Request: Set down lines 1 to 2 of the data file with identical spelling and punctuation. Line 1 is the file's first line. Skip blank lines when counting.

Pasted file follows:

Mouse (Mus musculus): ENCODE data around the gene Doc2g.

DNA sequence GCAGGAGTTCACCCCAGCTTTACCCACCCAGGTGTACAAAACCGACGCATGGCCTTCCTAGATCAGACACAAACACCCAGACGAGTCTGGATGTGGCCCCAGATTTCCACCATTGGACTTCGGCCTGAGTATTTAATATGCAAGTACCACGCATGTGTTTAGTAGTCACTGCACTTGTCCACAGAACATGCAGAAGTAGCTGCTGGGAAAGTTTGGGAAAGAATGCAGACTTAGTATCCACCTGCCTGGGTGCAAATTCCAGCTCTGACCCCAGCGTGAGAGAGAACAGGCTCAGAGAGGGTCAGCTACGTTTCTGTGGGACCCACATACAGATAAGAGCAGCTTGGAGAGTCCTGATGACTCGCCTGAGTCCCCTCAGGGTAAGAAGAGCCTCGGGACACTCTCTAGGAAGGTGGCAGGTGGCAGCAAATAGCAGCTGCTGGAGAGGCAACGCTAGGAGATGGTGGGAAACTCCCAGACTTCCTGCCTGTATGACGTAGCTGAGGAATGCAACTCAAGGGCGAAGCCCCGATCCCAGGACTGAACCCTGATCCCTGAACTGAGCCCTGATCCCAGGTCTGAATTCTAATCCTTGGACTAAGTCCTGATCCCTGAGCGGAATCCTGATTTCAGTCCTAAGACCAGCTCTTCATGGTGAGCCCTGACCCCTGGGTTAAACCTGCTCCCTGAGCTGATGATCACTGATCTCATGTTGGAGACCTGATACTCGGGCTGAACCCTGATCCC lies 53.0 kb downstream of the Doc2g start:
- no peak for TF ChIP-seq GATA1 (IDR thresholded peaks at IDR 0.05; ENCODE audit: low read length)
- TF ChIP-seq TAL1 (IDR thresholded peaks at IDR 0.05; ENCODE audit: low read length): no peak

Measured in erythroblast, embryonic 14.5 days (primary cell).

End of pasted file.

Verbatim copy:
Mouse (Mus musculus): ENCODE data around the gene Doc2g.

DNA sequence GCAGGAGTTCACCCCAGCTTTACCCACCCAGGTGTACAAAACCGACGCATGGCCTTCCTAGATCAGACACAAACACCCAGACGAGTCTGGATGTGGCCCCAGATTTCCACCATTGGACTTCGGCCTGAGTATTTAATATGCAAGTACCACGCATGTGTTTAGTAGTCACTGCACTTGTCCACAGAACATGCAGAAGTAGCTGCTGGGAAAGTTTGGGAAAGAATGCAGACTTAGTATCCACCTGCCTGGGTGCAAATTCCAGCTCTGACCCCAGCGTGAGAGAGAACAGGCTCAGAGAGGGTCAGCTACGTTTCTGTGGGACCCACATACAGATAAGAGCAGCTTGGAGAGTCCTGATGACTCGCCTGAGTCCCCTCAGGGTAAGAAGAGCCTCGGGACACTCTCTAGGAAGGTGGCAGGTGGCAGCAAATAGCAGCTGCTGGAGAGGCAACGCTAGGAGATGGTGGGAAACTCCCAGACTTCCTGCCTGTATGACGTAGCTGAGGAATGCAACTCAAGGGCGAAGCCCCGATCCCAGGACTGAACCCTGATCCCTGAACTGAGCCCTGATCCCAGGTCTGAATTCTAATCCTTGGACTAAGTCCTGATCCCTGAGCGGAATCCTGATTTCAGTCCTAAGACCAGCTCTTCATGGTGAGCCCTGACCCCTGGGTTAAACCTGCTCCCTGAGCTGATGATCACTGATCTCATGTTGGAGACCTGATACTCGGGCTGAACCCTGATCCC lies 53.0 kb downstream of the Doc2g start: